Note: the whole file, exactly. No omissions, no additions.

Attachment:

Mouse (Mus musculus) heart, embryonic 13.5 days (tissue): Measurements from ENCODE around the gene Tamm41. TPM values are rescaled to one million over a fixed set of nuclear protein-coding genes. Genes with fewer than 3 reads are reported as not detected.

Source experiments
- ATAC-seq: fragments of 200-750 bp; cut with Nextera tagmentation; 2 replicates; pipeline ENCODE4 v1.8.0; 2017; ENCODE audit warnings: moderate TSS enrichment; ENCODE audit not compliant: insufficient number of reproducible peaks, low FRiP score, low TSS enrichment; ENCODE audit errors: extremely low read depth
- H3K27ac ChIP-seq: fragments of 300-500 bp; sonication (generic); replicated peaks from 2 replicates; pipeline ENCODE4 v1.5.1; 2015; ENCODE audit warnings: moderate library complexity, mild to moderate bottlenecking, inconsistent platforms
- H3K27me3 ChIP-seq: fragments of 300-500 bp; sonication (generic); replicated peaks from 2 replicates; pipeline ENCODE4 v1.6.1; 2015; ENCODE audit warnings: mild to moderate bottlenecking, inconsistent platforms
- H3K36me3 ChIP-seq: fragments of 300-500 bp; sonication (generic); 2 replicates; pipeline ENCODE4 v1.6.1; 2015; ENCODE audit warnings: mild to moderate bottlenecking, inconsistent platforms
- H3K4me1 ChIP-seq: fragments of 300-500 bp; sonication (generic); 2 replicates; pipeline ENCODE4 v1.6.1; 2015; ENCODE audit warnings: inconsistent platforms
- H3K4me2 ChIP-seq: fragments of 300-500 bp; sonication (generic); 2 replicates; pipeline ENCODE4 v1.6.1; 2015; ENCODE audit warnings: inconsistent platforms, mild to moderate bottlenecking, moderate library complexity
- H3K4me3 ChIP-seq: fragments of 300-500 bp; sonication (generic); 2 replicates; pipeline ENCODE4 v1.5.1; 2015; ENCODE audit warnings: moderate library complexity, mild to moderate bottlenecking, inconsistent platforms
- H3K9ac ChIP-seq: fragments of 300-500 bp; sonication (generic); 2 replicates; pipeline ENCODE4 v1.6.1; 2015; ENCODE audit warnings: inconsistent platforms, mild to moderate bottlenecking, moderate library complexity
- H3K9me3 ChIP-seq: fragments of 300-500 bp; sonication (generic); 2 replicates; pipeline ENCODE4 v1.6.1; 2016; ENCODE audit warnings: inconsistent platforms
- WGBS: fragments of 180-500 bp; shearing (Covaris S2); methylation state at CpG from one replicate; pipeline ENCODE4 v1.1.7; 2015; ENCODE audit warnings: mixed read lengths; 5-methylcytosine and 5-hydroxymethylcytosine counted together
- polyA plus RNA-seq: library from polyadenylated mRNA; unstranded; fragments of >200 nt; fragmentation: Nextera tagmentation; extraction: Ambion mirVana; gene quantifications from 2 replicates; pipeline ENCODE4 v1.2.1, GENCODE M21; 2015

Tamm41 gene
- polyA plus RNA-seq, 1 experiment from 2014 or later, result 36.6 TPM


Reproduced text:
Mouse (Mus musculus) heart, embryonic 13.5 days (tissue): Measurements from ENCODE around the gene Tamm41. TPM values are rescaled to one million over a fixed set of nuclear protein-coding genes. Genes with fewer than 3 reads are reported as not detected.

Source experiments
- ATAC-seq: fragments of 200-750 bp; cut with Nextera tagmentation; 2 replicates; pipeline ENCODE4 v1.8.0; 2017; ENCODE audit warnings: moderate TSS enrichment; ENCODE audit not compliant: insufficient number of reproducible peaks, low FRiP score, low TSS enrichment; ENCODE audit errors: extremely low read depth
- H3K27ac ChIP-seq: fragments of 300-500 bp; sonication (generic); replicated peaks from 2 replicates; pipeline ENCODE4 v1.5.1; 2015; ENCODE audit warnings: moderate library complexity, mild to moderate bottlenecking, inconsistent platforms
- H3K27me3 ChIP-seq: fragments of 300-500 bp; sonication (generic); replicated peaks from 2 replicates; pipeline ENCODE4 v1.6.1; 2015; ENCODE audit warnings: mild to moderate bottlenecking, inconsistent platforms
- H3K36me3 ChIP-seq: fragments of 300-500 bp; sonication (generic); 2 replicates; pipeline ENCODE4 v1.6.1; 2015; ENCODE audit warnings: mild to moderate bottlenecking, inconsistent platforms
- H3K4me1 ChIP-seq: fragments of 300-500 bp; sonication (generic); 2 replicates; pipeline ENCODE4 v1.6.1; 2015; ENCODE audit warnings: inconsistent platforms
- H3K4me2 ChIP-seq: fragments of 300-500 bp; sonication (generic); 2 replicates; pipeline ENCODE4 v1.6.1; 2015; ENCODE audit warnings: inconsistent platforms, mild to moderate bottlenecking, moderate library complexity
- H3K4me3 ChIP-seq: fragments of 300-500 bp; sonication (generic); 2 replicates; pipeline ENCODE4 v1.5.1; 2015; ENCODE audit warnings: moderate library complexity, mild to moderate bottlenecking, inconsistent platforms
- H3K9ac ChIP-seq: fragments of 300-500 bp; sonication (generic); 2 replicates; pipeline ENCODE4 v1.6.1; 2015; ENCODE audit warnings: inconsistent platforms, mild to moderate bottlenecking, moderate library complexity
- H3K9me3 ChIP-seq: fragments of 300-500 bp; sonication (generic); 2 replicates; pipeline ENCODE4 v1.6.1; 2016; ENCODE audit warnings: inconsistent platforms
- WGBS: fragments of 180-500 bp; shearing (Covaris S2); methylation state at CpG from one replicate; pipeline ENCODE4 v1.1.7; 2015; ENCODE audit warnings: mixed read lengths; 5-methylcytosine and 5-hydroxymethylcytosine counted together
- polyA plus RNA-seq: library from polyadenylated mRNA; unstranded; fragments of >200 nt; fragmentation: Nextera tagmentation; extraction: Ambion mirVana; gene quantifications from 2 replicates; pipeline ENCODE4 v1.2.1, GENCODE M21; 2015

Tamm41 gene
- polyA plus RNA-seq, 1 experiment from 2014 or later, result 36.6 TPM